Intercultural competence is an essential tool in the 21st century and an integrated part of global readiness. A hidden curriculum plays an essential role in intercultural competence in higher education (Blasco & Tackney, 2013; Elliot et al., 2016; Leyerzapf & Abma, 2017). This hidden curriculum represents faculty’s beliefs, preconceived ideas, and behaviors unintentionally delivered and indirectly expressed in their words and actions to their students. These students, in turn, enter the workforce embracing those same values. Faculty must engage in empathy practice and self-reflection and become aware of their own biases and hidden negative thinking patterns. Recently, virtual reality (VR) has been used to foster inclusion and minimize bias in education (Gallardo-Williams & Dunnagan, 2022). However, research largely focused on using VR to enhance students’ intercultural competence (Shadiev et al.; Watt et al., 2016) and not on the faculty.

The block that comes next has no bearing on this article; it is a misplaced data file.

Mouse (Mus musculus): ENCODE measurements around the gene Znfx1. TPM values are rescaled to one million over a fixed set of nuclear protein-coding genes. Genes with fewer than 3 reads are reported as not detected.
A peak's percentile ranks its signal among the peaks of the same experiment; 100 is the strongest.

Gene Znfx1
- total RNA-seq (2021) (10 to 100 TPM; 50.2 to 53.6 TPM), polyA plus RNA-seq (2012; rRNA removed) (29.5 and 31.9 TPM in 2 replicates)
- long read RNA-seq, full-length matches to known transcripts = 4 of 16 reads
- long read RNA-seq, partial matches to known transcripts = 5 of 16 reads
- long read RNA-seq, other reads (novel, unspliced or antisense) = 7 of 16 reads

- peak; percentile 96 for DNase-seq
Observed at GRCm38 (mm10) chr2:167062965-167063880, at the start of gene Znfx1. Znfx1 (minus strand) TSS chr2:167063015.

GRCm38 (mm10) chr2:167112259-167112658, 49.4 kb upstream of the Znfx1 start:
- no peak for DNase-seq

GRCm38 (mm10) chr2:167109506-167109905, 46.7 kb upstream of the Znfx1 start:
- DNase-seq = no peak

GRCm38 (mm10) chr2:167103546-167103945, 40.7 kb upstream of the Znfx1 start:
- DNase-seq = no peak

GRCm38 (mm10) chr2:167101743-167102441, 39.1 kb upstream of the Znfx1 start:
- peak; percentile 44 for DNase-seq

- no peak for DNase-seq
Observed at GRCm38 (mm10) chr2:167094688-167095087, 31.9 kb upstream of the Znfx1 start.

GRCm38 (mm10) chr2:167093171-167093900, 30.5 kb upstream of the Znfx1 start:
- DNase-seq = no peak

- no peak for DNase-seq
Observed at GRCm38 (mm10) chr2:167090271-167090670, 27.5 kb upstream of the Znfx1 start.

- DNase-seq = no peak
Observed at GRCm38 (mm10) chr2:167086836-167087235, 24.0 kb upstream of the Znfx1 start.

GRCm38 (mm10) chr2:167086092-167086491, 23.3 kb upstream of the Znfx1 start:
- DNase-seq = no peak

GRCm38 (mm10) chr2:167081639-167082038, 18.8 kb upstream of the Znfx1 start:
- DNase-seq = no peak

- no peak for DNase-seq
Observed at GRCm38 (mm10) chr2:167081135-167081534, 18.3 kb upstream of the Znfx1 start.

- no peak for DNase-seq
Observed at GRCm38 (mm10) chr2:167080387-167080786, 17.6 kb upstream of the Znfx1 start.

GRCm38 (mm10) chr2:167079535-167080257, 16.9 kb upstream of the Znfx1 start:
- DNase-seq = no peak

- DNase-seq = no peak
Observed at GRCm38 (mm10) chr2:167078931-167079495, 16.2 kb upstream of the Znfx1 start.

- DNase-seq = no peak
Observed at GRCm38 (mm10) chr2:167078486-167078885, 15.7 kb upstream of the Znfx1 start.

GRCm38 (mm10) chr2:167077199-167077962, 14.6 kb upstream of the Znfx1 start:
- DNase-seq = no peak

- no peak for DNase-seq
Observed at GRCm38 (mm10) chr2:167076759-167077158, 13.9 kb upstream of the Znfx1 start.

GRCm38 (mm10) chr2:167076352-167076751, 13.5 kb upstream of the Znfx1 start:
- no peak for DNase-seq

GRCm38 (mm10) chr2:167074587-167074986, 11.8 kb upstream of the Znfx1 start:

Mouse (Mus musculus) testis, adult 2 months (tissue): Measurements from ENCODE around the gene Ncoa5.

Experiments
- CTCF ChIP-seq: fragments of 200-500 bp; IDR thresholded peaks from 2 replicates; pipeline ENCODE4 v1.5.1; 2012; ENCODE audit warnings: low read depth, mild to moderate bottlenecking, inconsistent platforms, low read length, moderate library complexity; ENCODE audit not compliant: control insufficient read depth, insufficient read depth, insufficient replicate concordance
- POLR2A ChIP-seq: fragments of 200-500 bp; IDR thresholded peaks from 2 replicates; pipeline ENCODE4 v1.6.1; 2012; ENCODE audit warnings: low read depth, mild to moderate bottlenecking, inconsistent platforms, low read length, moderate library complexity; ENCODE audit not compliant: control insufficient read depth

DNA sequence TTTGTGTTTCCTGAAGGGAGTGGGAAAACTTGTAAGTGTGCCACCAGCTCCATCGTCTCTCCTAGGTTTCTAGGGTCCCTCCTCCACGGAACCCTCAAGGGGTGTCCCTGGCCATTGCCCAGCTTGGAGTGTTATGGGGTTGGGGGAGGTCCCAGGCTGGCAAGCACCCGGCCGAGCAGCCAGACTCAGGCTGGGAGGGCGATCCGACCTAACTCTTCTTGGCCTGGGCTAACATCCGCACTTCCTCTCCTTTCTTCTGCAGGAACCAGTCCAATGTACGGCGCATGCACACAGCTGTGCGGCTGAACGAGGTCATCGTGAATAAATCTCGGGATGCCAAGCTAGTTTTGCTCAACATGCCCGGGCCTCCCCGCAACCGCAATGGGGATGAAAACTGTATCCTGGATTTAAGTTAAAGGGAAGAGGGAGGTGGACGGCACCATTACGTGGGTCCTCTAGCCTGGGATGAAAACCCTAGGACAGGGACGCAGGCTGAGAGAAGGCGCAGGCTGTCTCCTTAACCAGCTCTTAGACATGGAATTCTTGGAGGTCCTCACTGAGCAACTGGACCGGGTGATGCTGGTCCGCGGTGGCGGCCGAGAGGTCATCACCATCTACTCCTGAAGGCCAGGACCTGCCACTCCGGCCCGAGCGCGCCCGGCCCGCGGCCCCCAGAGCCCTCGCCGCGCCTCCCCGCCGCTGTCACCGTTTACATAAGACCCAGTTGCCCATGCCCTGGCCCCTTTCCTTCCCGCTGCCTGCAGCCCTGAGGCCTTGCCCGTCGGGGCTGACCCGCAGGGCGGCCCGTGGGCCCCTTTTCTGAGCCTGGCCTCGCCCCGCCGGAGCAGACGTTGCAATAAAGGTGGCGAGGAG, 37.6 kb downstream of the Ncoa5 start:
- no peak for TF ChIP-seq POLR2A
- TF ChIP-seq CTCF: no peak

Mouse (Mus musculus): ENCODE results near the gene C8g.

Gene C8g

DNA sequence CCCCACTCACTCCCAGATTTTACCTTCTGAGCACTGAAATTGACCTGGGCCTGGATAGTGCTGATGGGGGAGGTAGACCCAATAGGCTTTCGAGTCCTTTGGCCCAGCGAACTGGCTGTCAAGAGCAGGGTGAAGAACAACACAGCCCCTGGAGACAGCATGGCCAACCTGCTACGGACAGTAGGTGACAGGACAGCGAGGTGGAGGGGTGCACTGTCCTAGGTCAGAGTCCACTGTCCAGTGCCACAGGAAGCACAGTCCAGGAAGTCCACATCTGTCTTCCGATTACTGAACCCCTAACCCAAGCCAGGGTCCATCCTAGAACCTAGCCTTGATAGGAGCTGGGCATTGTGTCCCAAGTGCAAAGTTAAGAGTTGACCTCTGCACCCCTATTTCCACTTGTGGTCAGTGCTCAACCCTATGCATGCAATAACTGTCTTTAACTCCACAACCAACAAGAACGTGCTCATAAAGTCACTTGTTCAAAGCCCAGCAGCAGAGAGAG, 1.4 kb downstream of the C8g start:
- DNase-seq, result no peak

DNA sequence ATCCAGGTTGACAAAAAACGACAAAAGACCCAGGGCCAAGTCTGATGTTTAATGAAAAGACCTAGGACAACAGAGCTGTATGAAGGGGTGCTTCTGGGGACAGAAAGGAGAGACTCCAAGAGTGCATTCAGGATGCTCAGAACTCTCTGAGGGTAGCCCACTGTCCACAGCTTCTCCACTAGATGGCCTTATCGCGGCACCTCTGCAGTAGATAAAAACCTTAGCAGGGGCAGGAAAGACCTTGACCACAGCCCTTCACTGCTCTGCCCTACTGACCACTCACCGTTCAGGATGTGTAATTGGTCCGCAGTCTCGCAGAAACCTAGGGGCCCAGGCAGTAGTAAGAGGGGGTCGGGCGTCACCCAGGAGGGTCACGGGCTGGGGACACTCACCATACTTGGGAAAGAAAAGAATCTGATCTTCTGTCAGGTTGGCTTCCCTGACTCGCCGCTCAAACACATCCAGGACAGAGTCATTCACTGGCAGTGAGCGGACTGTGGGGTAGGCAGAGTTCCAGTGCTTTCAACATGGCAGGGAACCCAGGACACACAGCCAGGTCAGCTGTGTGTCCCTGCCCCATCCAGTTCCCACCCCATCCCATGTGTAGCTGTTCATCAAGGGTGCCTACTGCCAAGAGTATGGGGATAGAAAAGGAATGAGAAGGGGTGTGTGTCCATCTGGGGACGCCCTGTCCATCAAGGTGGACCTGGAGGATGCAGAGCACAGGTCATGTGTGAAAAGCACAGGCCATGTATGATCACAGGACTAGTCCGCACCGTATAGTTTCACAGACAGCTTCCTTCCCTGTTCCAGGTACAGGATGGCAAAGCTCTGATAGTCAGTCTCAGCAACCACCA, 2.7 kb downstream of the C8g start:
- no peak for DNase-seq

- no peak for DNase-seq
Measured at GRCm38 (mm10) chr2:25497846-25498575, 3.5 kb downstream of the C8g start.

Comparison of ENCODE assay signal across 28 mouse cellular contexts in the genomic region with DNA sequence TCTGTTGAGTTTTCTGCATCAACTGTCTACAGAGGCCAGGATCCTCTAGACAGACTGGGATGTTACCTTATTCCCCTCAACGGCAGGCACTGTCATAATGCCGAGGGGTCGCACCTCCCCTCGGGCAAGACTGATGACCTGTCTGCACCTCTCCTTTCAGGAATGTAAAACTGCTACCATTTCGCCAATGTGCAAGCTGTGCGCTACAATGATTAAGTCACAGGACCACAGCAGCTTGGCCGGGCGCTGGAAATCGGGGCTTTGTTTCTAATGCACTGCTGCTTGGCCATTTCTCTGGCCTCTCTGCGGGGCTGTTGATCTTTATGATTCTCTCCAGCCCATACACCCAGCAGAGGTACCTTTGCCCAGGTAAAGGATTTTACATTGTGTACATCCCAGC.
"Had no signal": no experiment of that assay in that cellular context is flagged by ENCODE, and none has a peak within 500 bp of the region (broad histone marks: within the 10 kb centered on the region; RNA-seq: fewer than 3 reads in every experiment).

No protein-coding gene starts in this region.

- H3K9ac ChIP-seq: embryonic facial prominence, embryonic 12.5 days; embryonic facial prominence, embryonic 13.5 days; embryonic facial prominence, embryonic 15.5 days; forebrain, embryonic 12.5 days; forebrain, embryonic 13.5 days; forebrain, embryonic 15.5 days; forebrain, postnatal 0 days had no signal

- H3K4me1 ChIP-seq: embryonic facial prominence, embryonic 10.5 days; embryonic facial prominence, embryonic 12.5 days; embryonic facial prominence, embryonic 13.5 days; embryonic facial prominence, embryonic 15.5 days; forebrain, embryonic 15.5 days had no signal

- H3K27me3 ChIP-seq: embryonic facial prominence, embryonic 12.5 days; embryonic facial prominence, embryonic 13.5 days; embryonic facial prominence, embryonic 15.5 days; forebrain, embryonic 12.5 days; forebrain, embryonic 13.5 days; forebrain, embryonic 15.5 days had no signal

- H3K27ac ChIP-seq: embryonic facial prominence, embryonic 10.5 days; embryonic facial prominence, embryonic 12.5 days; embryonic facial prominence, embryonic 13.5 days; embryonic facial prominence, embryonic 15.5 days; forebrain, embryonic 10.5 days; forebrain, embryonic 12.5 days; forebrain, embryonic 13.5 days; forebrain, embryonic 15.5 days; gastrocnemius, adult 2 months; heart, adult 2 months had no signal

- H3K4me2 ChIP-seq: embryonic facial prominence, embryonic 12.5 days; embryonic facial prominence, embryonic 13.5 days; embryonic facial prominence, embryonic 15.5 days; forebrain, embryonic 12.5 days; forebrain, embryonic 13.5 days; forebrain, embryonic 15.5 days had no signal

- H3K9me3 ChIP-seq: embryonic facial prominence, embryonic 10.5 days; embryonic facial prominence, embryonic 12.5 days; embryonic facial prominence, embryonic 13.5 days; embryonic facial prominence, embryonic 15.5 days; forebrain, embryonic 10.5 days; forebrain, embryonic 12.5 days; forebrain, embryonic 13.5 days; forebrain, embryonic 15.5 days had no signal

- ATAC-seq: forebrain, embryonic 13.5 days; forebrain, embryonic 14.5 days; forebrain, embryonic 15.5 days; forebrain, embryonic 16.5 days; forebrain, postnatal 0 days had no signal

The presenter will describe a framework she has developed to enhance faculty intercultural competence. The framework draws on cognitive, emotional, and compassionate empathy to help faculty recognize and understand the perspective of others and develop a positive attitude. The last element of this framework is self-reflection. The presenter will then provide a preliminary description of VR empathy training to enhance faculty’s intercultural competence and how immersive experience offers the advantage of having faculty put themselves in the position of students from different cultures/ethnicities.
Ragia Hassan, Indiana University of Pennsylvania, United States